Payment companies face numerous challenges in risk management and compliance-related concerns. In some cases, the liability for losses stemming from fraudulent transactions is shifting due to new technologies and security measures, such as EMV technology and point-to-point encryption (P2PE).
The choice of whether to implement these technologies and security measures presents a dilemma of “pay me now or pay me later” in order to both maintain compliance and achieve a sustainable return on investment. The pressure of the liability shift from card brands to organizations that accept credit card payments has issuers and merchants alike considering changes to their consumer-facing products. At the same time, the liability shift is requiring processors, hardware manufacturers, and software developers to work diligently to be able to provide and support the services and solutions needed to implement and maintain these channels of card acceptance.
In a world where past significant breaches resulted in huge losses of data that had been gathered from point-of-sale (POS) terminals or solutions, it does make sense to require the industry to focus on securing card information at the physical point of initiation (POI). However, there are larger control issues in question when an attacker is able to gain access to card data obtained at the POS.
These types of POS breaches stem instead from missing security control or inadequately managed systems that are ineffectively implemented, maintained, and monitored. Whether the control is the lack of appropriate vendor restrictions and monitoring, lack of appropriate segmentation of systems on the network, or inappropriate access controls allowing escalation of privileges, each control points to one common weakness: The thief is able to get to the data that is supposed to be “buried” on a network.
I recently attended the Money 20/20 conference, where 100 percent of the focus was on payments and the future of the industry. The buzz around many of the breakfast and lunch tables was on EMV and P2PE. Conference participants were asking questions such as, “Is the U.S. really gaining anything by implementing technology that has been in place in Europe for a decade?” and “Is P2PE really going to pay off when the majority of our transactions are online?” and “Why didn’t we move to chip and PIN instead of chip and signature?” These are all valid questions. So let’s take a closer look.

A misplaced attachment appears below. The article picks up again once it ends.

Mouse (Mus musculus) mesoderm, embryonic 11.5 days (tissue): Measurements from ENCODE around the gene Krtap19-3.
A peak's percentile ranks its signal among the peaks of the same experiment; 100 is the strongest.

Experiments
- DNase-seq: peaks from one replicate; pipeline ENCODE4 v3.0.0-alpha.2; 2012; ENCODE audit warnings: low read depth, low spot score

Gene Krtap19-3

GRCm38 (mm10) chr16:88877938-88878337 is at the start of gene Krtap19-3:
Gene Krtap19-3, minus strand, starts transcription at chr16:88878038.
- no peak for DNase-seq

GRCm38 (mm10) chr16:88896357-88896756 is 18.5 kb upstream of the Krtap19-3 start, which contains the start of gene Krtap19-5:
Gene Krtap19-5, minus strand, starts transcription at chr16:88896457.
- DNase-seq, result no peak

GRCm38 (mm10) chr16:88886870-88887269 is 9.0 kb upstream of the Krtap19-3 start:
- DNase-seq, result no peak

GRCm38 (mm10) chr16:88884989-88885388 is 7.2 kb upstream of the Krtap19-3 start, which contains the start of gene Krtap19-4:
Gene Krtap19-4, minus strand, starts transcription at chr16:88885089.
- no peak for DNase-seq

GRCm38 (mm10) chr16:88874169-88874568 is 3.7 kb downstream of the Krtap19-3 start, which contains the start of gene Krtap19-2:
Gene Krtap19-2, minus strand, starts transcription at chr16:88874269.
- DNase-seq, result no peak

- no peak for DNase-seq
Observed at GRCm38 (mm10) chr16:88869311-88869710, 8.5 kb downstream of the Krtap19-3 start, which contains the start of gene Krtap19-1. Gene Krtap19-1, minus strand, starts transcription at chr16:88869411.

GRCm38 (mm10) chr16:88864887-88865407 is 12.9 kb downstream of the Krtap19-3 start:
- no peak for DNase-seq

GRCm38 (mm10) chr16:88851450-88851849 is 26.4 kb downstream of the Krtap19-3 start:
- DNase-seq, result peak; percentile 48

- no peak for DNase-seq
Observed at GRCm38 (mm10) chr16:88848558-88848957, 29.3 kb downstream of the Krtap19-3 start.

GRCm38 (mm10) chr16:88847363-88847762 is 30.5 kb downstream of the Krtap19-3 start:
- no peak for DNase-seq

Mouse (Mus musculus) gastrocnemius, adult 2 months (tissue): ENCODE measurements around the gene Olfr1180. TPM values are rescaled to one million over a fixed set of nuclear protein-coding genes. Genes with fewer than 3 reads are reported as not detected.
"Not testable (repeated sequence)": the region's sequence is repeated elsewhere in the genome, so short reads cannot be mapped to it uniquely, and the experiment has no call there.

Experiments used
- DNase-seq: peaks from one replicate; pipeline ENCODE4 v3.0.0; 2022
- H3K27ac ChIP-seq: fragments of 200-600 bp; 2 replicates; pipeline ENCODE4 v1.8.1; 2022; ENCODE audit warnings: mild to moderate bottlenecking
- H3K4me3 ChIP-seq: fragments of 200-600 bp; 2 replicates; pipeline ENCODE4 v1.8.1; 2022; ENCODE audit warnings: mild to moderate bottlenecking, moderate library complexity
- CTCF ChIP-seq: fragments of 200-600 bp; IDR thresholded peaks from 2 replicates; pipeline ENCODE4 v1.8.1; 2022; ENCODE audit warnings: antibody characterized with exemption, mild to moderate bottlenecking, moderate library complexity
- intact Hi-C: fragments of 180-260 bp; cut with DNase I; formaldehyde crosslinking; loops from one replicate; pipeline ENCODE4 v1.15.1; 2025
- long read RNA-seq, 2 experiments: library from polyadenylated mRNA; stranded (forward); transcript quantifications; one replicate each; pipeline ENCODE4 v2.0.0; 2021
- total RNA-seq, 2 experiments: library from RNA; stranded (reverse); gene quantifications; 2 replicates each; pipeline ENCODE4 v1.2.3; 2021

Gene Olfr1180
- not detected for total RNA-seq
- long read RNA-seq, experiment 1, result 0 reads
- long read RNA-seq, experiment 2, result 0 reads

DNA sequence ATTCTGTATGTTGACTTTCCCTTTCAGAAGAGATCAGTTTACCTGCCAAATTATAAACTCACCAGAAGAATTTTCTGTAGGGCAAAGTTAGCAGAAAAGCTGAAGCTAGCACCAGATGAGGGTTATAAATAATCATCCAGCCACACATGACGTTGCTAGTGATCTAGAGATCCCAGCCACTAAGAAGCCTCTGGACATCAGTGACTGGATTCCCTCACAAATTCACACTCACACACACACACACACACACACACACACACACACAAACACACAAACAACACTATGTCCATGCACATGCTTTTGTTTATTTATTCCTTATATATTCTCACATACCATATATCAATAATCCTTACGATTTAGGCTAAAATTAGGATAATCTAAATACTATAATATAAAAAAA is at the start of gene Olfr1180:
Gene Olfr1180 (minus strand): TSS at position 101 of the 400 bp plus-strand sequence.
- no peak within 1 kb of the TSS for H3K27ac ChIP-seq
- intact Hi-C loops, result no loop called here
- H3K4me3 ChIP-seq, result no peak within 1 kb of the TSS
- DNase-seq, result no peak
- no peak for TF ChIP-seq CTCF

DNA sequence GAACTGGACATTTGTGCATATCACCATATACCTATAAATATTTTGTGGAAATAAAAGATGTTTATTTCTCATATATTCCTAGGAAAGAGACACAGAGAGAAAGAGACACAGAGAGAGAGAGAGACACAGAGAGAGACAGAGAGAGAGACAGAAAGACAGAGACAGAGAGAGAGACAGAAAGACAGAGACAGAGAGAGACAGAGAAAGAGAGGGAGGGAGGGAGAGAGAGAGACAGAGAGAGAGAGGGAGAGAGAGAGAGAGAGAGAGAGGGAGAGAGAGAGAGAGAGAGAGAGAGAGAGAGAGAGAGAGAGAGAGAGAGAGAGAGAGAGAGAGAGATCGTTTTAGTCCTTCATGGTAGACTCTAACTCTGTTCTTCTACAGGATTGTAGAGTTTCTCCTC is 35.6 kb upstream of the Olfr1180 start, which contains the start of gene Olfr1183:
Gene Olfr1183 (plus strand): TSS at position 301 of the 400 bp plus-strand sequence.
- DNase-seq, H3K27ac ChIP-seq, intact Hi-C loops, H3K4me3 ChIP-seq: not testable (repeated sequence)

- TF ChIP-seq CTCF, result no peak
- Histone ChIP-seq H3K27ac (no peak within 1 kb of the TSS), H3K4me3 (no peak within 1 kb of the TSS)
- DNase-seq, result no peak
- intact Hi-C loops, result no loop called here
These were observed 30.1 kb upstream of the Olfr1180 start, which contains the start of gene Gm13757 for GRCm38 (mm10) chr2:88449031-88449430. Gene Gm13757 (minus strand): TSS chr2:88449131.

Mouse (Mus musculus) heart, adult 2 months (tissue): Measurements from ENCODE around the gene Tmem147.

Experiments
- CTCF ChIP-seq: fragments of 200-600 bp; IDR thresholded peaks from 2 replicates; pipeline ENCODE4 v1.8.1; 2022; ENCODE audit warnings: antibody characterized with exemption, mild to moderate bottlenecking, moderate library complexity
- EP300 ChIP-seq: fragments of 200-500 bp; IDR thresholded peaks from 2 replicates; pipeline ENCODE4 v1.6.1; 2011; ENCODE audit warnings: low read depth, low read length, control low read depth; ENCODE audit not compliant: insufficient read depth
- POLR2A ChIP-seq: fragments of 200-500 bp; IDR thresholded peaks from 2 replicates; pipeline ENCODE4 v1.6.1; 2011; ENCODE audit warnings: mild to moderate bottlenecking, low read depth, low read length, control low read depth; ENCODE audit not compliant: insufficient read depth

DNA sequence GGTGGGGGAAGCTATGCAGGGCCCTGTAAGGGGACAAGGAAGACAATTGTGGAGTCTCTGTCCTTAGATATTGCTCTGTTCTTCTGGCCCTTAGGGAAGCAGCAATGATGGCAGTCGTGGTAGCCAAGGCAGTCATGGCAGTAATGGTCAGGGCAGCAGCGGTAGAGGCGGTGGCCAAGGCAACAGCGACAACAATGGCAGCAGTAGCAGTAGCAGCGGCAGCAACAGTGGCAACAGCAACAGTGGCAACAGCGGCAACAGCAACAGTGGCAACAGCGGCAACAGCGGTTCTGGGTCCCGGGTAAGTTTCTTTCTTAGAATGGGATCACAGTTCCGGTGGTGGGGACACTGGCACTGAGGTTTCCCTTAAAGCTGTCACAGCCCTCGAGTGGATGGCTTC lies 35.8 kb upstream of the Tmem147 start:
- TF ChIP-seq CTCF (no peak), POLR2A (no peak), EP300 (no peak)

EMV was originally an abbreviation for “Europay, MasterCard, and Visa,” the three companies that developed the chip card technology in 1993. The technology enables what are commonly referred to as “chip and PIN” or “chip and signature” transactions.
EMV is not:
P2PE stands for “point-to-point encryption” solutions. It’s sometimes referred to as “end-to-end encryption” or “E2EE.”
P2PE is not:
Although the answer to PCI compliance, reduced liability, and fraud costs is not likely to be EMV and P2PE, these technologies are steps in the right direction, especially when both are implemented. Because the card brands chose to put in place deadlines for the liability shift (with those for unattended terminals yet to come), U.S. payments organizations have started to put plans in place to move to EMV slowly. However, without a deadline for the removal of magnetic stripes from issued cards and a requirement for a PIN with a chip transaction instead of just a signature, the U.S. payments industry still will be behind the eight ball for a long while.
P2PE will help merchants who struggle with segmentation and PCI requirements to move more quickly to an environment that is more secure for card-present transactions. It also will reduce the number of merchants who are storing cardholder data with no real business need. And P2PE will provide more time to focus on managing vendors and helping to ensure that employees are educated on the business processes that are appropriate for handling cardholder data (for example, not placing PANs in notes fields of applications not intended to protect the data and appropriately managing paper with card numbers on it).
However, an important question about EMV and P2PE implementations remains: Will EMV and P2PE implementations divert the focus of IT and security resources from common attack vectors to the network, thus leaving card acceptance channels (such as e-commerce) increasingly vulnerable?
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